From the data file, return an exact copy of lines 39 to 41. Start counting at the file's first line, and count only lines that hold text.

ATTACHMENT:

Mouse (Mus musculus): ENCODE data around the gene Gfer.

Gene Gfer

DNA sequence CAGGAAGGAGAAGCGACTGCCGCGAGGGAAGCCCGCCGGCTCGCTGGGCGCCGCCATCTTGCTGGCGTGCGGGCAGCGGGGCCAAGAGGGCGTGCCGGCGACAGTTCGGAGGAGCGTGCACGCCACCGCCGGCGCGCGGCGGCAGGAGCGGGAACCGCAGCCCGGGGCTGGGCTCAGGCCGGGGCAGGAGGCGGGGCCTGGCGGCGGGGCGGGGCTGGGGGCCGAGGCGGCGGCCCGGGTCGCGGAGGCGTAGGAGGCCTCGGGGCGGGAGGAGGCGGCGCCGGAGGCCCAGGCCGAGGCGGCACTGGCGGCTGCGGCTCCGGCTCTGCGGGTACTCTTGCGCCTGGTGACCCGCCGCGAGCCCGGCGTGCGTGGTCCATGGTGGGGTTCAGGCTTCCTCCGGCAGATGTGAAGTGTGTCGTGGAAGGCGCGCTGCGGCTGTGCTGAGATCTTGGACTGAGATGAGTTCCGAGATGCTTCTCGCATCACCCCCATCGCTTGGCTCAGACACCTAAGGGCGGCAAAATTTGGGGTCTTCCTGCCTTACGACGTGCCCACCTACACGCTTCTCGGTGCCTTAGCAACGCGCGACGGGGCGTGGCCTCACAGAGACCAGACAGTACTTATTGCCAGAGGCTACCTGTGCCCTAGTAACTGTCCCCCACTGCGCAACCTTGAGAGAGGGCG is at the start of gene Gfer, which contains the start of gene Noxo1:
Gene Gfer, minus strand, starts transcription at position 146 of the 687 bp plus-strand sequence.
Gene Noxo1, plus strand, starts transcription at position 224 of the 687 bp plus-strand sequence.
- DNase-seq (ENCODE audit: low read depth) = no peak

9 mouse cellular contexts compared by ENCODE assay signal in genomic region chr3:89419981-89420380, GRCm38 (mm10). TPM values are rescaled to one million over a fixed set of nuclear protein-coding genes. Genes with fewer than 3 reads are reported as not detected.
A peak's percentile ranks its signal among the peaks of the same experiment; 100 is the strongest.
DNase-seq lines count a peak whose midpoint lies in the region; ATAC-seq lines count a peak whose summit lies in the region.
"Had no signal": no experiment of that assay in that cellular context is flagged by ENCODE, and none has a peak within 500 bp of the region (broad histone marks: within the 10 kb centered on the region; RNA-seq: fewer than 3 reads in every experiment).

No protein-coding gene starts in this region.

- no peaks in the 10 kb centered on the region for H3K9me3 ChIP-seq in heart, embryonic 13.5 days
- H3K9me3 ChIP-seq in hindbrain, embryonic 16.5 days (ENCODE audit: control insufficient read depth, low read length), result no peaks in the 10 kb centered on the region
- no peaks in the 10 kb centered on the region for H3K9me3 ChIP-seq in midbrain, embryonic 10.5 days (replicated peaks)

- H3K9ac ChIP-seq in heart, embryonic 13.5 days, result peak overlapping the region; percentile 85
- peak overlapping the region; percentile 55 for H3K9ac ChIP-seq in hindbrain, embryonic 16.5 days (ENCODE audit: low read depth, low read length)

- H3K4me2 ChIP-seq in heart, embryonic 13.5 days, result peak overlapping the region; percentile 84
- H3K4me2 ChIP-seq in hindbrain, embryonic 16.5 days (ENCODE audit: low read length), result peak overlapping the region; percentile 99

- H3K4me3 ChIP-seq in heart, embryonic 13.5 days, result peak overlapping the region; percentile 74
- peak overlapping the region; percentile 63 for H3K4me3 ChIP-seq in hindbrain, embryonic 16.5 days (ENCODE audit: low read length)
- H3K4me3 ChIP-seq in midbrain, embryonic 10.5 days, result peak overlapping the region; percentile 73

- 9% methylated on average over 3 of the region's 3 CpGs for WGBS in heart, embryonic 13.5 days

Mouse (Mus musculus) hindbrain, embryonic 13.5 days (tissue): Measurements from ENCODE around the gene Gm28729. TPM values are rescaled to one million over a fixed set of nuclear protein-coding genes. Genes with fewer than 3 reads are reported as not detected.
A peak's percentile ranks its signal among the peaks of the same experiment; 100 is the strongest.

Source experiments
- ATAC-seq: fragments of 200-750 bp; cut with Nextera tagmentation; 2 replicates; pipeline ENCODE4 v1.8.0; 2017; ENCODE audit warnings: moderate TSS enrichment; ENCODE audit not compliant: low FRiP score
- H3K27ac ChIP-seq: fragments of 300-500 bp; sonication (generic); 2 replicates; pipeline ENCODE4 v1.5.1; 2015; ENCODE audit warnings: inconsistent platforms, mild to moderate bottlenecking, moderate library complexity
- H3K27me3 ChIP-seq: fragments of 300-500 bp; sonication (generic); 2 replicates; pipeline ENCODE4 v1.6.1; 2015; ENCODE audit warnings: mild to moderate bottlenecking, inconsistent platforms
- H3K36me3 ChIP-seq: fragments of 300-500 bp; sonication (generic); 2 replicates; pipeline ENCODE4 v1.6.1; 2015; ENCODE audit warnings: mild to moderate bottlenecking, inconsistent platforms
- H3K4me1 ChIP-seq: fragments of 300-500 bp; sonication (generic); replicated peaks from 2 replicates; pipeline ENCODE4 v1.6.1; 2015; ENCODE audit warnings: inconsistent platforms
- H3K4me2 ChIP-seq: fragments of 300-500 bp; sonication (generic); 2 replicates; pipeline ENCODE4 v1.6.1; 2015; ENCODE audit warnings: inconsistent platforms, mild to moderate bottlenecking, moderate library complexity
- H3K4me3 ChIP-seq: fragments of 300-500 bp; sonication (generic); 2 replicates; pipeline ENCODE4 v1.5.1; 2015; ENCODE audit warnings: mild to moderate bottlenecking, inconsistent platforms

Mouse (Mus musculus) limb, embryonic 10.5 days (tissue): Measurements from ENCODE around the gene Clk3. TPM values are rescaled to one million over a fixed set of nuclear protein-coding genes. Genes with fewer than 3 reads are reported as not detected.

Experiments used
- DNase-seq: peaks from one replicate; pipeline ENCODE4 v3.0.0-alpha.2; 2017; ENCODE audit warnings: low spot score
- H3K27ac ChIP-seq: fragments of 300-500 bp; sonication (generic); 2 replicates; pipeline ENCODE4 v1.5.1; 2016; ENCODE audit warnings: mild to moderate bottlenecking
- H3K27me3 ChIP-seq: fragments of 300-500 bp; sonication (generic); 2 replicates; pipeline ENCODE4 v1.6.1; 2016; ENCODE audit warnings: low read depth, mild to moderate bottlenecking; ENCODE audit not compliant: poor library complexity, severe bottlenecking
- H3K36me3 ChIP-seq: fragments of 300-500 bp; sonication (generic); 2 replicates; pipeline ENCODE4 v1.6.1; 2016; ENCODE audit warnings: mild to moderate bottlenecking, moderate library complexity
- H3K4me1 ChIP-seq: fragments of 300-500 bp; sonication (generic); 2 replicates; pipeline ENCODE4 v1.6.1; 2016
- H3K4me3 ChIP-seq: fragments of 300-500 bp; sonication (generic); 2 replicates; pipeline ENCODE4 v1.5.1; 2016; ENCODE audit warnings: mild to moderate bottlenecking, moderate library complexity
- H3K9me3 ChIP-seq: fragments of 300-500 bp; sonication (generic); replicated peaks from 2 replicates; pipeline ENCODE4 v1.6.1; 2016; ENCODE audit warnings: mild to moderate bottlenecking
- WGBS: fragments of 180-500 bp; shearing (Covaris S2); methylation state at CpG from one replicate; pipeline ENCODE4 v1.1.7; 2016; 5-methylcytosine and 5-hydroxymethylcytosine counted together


- H3K4me1 ChIP-seq: fragments of 300-500 bp; sonication (generic); 2 replicates; pipeline ENCODE4 v1.6.1; 2016
- H3K4me3 ChIP-seq: fragments of 300-500 bp; sonication (generic); 2 replicates; pipeline ENCODE4 v1.5.1; 2016; ENCODE audit warnings: mild to moderate bottlenecking, moderate library complexity
- H3K9me3 ChIP-seq: fragments of 300-500 bp; sonication (generic); replicated peaks from 2 replicates; pipeline ENCODE4 v1.6.1; 2016; ENCODE audit warnings: mild to moderate bottlenecking